BLASTx and BLASTn searches of the unigenes against UnitprotKB and NCBI nucleotide database (nr) showed match to total 187,571 (68.6 %) unigenes of which 61,851 (33.0 %) and 125,720 (67.0 %) were contigs and singlets, respectively. Of the total 187,571 hits, 47,960 (25.6 %) had unique hits represented in the respective database. Most (94.8 %) of the unigenes had annotation to proteins of known function; however, 9579 (5.1 %) and 105 (0.1 %) had hit to hypothetical and unknown proteins, respectively. The low percentage (68.6 %) of annotation was attributed to the large number of short singleton sequences present in the dataset. Of the total unigenes, 84.9 % contigs were annotated while only 62.8 % singlets had annotation. The linear regression analysis (Fig. 2a) showed that S. alterniflora unigene length was a significant predictor of annotation (R 2 = 0.78, P < 0.0036). This situation was also evident in root tissues where 83.9 % of the transcripts were singlets, and overall, 56.4 % had BLAST matches in comparison to 79.9 % transcripts (63.4 % singlets) in leaf tissue (Table 2). High percentage of unigenes (92.2 %) with length ≥ 500 bp had significant BLAST hits as compared to 64.6 % unigenes having length < 500 bp. These results are in agreement with previous reports that longer sequences were more likely to annotate using BLAST searches with protein database than shorter sequences [46, 48, 49].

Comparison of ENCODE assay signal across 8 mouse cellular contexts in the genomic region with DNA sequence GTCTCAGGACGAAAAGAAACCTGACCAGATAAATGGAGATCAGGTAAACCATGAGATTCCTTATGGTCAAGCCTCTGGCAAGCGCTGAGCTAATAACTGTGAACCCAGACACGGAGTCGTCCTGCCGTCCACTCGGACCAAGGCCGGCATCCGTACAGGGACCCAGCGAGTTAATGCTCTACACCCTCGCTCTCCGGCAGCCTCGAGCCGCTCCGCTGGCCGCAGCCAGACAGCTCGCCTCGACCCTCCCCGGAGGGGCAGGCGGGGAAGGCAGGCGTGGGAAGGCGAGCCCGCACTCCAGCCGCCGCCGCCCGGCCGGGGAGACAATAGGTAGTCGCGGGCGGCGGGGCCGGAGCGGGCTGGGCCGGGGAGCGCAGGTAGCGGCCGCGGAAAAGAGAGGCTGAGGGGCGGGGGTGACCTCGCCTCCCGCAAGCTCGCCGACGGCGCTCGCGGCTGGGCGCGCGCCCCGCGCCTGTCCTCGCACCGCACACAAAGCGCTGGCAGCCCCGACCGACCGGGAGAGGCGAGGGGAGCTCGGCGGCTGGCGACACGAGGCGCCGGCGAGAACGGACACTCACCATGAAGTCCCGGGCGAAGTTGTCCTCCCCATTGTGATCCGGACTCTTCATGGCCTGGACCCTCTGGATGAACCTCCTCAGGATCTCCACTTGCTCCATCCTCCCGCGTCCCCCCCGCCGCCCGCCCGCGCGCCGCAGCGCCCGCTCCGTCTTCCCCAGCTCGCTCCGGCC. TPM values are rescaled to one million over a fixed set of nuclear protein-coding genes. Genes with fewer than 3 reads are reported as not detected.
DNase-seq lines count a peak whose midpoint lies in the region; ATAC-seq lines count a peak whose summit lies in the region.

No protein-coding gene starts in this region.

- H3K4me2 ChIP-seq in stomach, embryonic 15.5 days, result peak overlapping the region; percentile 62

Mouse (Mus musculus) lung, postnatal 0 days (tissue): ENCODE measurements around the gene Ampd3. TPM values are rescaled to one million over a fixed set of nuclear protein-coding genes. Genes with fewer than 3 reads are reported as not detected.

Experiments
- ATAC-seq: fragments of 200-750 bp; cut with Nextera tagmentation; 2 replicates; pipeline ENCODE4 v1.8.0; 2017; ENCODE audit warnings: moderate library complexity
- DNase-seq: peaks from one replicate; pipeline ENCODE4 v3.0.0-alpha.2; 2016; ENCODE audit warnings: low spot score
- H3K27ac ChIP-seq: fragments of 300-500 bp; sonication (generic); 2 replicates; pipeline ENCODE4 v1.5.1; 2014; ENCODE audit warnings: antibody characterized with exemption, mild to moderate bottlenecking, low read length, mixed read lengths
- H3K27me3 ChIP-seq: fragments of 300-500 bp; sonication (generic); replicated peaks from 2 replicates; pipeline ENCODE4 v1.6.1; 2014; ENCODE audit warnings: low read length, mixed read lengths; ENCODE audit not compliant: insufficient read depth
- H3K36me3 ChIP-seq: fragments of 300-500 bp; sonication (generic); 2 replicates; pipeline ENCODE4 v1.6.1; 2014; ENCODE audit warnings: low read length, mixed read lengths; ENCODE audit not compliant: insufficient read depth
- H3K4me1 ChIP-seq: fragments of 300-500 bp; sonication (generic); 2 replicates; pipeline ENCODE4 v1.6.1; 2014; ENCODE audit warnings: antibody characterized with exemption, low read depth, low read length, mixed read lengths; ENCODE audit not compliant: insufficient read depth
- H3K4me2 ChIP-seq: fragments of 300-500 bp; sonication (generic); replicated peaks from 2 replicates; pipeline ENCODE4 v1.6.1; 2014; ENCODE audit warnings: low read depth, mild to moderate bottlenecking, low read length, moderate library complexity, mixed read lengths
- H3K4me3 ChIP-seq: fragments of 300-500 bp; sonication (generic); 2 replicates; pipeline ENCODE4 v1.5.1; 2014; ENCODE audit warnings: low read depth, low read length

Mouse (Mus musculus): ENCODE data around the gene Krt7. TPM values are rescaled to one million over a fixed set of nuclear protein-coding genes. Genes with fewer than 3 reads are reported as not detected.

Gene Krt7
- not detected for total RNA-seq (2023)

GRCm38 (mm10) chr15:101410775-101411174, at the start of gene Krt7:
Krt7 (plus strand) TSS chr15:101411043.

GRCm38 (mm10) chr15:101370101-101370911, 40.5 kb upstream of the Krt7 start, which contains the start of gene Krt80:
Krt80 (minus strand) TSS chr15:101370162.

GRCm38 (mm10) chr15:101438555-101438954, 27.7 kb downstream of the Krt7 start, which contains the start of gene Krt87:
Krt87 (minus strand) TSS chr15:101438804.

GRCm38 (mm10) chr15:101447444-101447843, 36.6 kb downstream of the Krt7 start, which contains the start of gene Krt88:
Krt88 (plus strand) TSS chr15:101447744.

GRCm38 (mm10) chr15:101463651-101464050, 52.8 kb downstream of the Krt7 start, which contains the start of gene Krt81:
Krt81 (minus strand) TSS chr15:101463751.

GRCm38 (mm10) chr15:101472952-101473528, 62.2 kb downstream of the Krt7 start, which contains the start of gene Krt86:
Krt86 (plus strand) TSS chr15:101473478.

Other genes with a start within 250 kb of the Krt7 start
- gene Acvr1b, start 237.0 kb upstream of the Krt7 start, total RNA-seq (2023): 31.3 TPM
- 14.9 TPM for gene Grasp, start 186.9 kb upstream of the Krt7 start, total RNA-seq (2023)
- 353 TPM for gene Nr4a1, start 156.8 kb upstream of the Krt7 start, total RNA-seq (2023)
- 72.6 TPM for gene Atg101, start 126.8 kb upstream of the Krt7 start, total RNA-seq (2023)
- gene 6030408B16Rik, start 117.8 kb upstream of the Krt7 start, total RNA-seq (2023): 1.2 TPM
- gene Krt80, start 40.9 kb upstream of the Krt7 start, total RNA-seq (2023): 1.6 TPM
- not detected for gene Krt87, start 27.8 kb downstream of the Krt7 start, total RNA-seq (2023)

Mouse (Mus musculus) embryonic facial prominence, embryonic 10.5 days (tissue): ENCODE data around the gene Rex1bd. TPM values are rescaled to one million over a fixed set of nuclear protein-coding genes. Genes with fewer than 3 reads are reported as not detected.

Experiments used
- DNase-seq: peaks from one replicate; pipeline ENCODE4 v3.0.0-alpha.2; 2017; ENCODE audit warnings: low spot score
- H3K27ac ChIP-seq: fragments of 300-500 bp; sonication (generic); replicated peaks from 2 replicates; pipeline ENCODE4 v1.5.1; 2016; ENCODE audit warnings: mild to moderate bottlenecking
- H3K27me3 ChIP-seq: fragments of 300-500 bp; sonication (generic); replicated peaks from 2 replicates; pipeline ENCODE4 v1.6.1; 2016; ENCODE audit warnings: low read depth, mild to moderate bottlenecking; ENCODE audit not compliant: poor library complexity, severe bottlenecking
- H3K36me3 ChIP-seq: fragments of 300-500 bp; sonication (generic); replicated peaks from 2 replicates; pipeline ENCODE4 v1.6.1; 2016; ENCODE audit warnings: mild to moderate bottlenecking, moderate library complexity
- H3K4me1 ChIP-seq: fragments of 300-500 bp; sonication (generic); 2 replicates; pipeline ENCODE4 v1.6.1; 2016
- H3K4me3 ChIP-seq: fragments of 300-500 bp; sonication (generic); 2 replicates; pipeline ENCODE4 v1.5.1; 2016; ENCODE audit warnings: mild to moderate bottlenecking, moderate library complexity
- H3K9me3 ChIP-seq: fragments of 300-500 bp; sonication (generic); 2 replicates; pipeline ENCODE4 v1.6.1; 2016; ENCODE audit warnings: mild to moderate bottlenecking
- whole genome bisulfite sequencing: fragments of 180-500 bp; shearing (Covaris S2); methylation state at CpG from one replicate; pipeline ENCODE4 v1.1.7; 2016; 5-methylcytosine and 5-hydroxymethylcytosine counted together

Fig. 2

a Total number of Spartina alterniflora unigenes and their functional annotation obtained using similarity search against NCBI and UniProt database; b Distribution of the species with genes that were highly homologous to Spartina alterniflora unigenes based on the significant hits obtained from BLAST analysis

Over 30 % of the S. alterniflora unigenes showed more than 90 % similarity with genes of Oryza sativa followed by Zea mays, Sorghum bicolor, Vitis vinifera, and Arabidopsis thaliana (Fig. 2b). S. alterniflora shares significant similarity with rice at both DNA and protein levels [29, 50]. Therefore, rice transcriptome and genome were used as references for comparative studies of the S. alterniflora transcriptome. Only 1.5 % of the unigenes showed homology with bacterial proteins, which could be due to contamination of the tissue samples, especially root. The transcripts that did not have any annotation could represent species-specific genes, untranslated regions (UTR), non-coding RNA and/or genes with novel uncharacterized function. The average GC content of S. alterniflora transcripts (51.5 %) was comparable to that of rice (51.3 %; Additional file 2: Figure S1).